A rainbow of colors, and hundreds of monochromatic shades along the spectrum between black and white, filled the Campus Center at Fairfield University from the canvases, clay and paper of nearly 1,000 pieces of art created by students at all of Fairfield's schools.
Fairfield's 38th annual Townwide Student Art Show featured the simplistic efforts of beginners to the elaborately detailed photo-realistic work of advanced students and everything in between. The works were created in art classes throughout the school year by students from kindergarten through high school.
"As they get older, you can see where they started from to where they are. You can see artists in the making," said Angela Smillie, the mother of Cathy Minto, 11, a fifth-grader at Mill Hill School and one of the student artists from each of the town's public schools.
Smillie was among the more than 500 people who attended a reception Wednesday night to honor the young artists. The exhibit concluded Thursday.
"With this show, you see the potential of what these students have with their artistic abilities," said Elizabeth Huckins, 13, who made a Native American-inspired clay mask of a horse in the exhibit. "I saw some amazing pieces that were so realistic and creative."
Carina Bunn, an eighth-grader at Fairfield Woods Middle School, impressed the viewers twice: first with her colorful two-dimensional mask made with beads and cut paper arranged in patterns, and then with her show-stopping drawing of a ballerina in a graceful pose. The sketch was so realistic that some people mistook it for a photograph.
"The accuracy; that's pretty amazing, and by an eighth grader," said Steve Miserocchi, commenting on Carina's ballet dancer. Miserocchi attended the show to see the painting done by his son Ian, 10, a fifth-grader at McKinley School.
The students' versatility also was on display in pencil sketches, paintings, digital photography and mixed-media entries. Their work included coiled clay creations like Roger Ludlowe Middle School student Mikaylah Grant's peacock pitcher; a bold tempera paint portrait by Zach Varella-Lee, a seventh-grader at Tomlinson Middle School; and Veronica Brundages' close-up detail of a flower, done in acrylic paints.
Also on display was the painting by Holland Hill School fifth-grader Molly Atiencia that was selected as the poster art for this year's art show, and a black-and-white photograph titled "Egg," by Epiphanyblu Diaz, who received a Certificate of Special Recognition Honorable Mention from U.S. Rep. Jim Himes in the 4th District Congressional Art Competition.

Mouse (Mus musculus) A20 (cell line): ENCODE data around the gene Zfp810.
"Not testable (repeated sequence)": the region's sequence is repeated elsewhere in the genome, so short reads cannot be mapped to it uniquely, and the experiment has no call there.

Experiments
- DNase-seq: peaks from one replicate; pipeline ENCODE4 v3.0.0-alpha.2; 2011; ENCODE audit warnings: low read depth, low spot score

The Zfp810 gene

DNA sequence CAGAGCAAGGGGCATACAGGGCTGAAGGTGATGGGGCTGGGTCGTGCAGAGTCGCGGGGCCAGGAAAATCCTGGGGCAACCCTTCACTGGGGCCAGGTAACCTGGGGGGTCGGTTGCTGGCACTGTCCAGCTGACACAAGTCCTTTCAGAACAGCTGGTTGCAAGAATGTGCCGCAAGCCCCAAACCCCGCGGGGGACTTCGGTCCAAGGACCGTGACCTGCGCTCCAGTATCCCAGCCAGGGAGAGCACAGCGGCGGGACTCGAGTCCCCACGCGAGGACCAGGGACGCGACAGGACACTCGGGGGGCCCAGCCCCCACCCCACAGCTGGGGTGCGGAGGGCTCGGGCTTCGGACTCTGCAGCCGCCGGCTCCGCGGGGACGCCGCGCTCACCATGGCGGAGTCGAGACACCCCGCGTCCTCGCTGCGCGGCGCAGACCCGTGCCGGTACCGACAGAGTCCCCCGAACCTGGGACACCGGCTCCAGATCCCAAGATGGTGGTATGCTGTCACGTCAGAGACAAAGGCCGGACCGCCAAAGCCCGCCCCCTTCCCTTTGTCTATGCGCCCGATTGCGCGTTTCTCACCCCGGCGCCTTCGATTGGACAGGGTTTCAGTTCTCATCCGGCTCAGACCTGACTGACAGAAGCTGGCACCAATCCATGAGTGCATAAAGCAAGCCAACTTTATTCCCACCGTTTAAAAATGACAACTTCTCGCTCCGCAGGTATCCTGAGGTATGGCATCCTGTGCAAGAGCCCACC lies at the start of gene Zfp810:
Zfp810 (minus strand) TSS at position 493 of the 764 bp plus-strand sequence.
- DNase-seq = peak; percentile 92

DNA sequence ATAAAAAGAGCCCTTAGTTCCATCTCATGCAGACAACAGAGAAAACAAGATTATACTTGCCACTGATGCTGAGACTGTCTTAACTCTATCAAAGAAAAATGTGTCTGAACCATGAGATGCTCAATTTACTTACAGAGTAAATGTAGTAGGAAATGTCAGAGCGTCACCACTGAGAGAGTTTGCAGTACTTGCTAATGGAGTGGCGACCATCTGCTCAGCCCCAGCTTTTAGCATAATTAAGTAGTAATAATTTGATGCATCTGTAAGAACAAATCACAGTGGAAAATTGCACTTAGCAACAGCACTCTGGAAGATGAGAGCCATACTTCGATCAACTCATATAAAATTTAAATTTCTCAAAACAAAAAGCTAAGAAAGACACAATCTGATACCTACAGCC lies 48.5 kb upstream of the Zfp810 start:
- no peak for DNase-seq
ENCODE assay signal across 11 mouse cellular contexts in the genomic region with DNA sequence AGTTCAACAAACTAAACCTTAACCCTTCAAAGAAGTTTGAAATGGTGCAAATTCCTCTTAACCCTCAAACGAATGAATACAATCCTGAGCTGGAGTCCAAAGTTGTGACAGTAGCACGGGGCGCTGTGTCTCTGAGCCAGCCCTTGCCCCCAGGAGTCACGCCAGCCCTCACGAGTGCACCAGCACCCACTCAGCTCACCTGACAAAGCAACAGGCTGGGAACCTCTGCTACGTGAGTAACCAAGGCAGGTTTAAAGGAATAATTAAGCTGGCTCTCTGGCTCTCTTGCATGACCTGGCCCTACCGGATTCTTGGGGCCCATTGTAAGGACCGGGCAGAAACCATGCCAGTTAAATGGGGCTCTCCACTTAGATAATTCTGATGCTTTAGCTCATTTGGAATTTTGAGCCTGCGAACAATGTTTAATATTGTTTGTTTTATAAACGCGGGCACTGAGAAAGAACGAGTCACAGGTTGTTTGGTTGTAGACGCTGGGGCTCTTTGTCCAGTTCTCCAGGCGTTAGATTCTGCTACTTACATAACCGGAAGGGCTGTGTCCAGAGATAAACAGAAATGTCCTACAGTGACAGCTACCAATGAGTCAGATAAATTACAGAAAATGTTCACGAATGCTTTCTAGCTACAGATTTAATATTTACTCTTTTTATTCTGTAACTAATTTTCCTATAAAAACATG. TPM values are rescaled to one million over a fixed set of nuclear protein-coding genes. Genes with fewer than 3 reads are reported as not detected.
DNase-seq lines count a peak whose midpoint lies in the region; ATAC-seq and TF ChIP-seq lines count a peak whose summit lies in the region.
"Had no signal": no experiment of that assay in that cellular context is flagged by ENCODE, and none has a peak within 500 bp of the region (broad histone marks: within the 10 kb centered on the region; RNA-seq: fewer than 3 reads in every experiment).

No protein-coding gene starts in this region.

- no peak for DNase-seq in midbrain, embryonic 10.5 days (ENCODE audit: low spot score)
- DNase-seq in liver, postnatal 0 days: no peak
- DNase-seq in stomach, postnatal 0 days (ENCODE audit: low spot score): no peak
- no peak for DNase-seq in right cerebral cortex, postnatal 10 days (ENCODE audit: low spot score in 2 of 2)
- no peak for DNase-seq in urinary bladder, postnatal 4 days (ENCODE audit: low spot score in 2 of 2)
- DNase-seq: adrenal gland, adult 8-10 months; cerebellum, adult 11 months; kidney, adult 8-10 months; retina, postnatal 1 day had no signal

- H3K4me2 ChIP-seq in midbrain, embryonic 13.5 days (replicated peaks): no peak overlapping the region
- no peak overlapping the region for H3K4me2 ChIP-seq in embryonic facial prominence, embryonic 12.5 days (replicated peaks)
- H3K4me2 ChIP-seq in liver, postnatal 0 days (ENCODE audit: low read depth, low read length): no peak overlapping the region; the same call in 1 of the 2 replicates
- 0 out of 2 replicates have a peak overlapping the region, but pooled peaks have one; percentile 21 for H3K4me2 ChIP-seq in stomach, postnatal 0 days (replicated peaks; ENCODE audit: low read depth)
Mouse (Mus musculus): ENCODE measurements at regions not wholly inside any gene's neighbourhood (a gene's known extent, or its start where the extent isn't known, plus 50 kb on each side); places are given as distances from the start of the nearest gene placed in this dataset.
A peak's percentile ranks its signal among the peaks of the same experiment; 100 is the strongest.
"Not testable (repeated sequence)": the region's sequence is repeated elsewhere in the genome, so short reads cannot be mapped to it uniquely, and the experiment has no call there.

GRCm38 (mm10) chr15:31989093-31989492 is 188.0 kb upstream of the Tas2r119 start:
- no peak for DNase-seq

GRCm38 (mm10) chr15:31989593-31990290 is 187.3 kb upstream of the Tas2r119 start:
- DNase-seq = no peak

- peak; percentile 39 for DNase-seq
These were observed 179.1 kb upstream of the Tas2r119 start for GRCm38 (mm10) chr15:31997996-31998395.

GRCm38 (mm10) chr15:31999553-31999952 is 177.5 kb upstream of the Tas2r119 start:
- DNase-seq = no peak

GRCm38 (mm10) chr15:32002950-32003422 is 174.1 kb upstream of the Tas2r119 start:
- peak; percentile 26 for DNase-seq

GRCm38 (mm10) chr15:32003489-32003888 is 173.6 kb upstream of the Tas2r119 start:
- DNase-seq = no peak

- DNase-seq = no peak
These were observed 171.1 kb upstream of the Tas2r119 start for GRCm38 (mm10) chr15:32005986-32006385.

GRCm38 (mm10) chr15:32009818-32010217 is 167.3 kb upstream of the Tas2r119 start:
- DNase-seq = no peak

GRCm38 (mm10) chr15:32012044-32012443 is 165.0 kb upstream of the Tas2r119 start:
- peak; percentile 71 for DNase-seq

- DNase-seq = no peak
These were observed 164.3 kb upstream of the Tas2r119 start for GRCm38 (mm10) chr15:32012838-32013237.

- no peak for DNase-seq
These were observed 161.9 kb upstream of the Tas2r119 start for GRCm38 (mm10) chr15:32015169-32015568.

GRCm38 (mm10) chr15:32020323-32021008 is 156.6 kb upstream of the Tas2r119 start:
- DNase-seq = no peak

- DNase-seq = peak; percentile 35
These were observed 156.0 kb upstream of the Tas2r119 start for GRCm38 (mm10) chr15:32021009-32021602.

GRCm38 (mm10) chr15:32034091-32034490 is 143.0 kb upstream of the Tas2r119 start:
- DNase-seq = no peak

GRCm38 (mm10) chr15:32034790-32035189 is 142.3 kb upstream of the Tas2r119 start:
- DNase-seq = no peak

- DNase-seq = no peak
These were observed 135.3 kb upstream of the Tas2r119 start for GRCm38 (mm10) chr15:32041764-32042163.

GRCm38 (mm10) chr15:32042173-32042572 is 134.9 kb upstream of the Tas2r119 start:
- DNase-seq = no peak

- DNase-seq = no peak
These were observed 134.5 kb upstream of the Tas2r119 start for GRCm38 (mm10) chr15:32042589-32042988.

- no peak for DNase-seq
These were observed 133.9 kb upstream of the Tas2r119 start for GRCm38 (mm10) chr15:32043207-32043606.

Morgan Veasley, 11, a Fairfield Woods Middle School student, said he made "nature pottery." He said his art teacher "had us print pictures of nature on clay plates." He imprinted his with leaves.
Some students made water fountains out of their clay sculptures.
"It's really cool. Some of these paintings are amazing," said first-time participant Riley O'Boyle, 12, a Tomlinson Middle School seventh-grader, who found inspiration by viewing the work of other students.
"Next year, I want to do 2-D art. I want to do an ocean scene," said Riley, who made a zombie mask out of clay for this year's show.
Michele Hermsen, a photography teacher at Fairfield Ludlowe High School, said the philosophy of the art teachers is to enhance the creative abilities of the students so they can develop critical thinking and problem-solving skills and transfer those skills to other aspects of their lives.
"This type of venue proves to the public and the other students who don't take creative programs how artistic and creative students from kindergarten to 12th grade can be," she said.
One parent said the show is a real credit to Fairfield's art teachers, one of whom, Peg Merry, was spotlighted. Barbara Pollock, the kindergarten-through-12th-grade art coordinator for the Fairfield public school system, said this year's exhibit was dedicated to the memory of Merry, "a beloved art teacher at Fairfield Warde High School who passed away last summer."